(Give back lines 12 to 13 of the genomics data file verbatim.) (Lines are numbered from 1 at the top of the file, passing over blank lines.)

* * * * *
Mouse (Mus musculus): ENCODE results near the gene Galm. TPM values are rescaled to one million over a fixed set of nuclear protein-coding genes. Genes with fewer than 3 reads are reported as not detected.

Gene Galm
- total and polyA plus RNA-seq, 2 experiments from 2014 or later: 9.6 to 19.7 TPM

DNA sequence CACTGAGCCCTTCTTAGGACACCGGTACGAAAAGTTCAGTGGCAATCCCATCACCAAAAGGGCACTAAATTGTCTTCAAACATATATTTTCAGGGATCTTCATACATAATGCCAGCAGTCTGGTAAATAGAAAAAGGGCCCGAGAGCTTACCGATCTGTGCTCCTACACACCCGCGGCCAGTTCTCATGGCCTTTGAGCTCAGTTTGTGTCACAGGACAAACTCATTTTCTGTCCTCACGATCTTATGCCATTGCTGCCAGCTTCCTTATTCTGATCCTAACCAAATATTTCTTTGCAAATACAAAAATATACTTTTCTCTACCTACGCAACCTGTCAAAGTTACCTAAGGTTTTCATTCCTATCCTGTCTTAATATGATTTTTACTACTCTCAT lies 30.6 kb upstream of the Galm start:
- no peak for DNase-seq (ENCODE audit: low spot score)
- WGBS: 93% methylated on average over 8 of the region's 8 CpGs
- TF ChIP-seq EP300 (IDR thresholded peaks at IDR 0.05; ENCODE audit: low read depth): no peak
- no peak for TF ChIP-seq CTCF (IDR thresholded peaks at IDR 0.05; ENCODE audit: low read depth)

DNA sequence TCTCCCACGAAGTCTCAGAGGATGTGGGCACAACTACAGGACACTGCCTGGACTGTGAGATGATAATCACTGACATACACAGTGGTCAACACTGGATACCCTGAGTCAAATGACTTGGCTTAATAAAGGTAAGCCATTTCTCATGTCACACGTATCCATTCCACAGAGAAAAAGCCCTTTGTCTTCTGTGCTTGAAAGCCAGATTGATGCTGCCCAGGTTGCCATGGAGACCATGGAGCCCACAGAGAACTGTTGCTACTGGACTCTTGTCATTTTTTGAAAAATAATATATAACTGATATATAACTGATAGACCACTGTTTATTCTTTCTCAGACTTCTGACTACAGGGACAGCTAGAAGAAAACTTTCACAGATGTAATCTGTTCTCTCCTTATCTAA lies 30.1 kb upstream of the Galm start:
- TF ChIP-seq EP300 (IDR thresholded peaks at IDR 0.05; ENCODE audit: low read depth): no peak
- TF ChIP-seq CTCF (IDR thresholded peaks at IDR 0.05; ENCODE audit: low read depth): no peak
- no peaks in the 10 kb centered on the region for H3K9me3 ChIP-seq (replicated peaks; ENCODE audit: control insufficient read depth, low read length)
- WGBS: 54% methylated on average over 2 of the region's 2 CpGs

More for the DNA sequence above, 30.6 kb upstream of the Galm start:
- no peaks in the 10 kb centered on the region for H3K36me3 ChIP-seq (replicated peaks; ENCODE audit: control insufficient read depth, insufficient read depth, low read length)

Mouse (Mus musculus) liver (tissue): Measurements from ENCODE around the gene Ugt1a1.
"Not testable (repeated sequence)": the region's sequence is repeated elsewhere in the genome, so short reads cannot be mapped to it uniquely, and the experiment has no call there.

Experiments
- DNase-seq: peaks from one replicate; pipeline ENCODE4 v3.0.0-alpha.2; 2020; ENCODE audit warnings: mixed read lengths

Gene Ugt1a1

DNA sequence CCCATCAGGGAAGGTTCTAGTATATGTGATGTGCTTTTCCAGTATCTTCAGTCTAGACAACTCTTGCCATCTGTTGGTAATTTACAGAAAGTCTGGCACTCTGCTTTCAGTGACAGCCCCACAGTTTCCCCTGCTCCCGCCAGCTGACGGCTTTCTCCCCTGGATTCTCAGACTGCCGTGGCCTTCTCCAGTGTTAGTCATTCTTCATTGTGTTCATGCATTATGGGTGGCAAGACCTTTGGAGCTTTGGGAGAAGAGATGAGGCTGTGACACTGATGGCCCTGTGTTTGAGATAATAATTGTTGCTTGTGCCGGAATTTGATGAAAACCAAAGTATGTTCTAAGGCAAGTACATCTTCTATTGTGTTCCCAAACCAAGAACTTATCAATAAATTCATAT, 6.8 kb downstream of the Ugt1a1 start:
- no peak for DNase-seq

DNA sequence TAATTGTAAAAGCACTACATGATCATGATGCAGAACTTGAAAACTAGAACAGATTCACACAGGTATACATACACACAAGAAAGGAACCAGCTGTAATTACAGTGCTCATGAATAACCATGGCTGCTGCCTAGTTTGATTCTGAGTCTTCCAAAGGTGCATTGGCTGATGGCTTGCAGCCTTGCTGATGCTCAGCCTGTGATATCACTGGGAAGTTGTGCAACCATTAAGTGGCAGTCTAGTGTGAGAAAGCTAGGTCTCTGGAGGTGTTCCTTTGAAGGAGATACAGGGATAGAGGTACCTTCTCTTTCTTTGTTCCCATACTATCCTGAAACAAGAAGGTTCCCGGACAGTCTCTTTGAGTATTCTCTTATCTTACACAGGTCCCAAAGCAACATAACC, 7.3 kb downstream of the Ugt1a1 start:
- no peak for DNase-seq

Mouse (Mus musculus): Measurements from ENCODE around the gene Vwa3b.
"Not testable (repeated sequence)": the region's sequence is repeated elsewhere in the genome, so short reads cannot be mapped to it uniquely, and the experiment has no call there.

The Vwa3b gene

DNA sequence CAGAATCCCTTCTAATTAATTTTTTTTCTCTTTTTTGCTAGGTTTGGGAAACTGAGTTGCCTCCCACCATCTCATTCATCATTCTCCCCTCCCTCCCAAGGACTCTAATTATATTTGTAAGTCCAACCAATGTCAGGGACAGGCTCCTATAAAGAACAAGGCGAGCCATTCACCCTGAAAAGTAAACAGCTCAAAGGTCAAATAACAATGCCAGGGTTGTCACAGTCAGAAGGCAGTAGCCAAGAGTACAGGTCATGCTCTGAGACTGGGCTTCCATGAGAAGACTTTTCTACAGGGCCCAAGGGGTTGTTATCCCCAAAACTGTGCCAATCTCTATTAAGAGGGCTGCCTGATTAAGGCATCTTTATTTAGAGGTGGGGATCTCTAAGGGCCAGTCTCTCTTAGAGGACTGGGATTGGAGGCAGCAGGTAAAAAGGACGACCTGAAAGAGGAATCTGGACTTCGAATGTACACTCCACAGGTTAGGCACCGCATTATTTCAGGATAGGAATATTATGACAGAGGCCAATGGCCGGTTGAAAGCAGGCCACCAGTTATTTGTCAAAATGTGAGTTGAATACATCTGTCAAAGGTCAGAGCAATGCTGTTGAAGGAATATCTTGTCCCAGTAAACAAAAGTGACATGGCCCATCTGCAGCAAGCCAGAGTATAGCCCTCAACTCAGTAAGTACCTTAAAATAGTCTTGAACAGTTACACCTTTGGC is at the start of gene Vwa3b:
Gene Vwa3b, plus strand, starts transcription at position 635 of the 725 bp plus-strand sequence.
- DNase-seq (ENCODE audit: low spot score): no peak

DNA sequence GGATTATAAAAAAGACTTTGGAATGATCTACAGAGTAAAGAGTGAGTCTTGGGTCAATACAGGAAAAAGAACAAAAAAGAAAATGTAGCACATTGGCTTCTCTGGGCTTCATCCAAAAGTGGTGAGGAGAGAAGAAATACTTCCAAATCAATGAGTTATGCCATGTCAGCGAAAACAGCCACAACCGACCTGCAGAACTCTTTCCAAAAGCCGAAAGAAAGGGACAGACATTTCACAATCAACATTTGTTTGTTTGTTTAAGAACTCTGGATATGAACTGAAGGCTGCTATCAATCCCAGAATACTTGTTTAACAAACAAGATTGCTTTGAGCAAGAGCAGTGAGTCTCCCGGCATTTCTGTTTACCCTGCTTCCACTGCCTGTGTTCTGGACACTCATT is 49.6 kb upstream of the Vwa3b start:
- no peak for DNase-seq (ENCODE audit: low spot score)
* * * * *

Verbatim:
- no peaks in the 10 kb centered on the region for H3K9me3 ChIP-seq (replicated peaks; ENCODE audit: control insufficient read depth, low read length)
- WGBS: 54% methylated on average over 2 of the region's 2 CpGs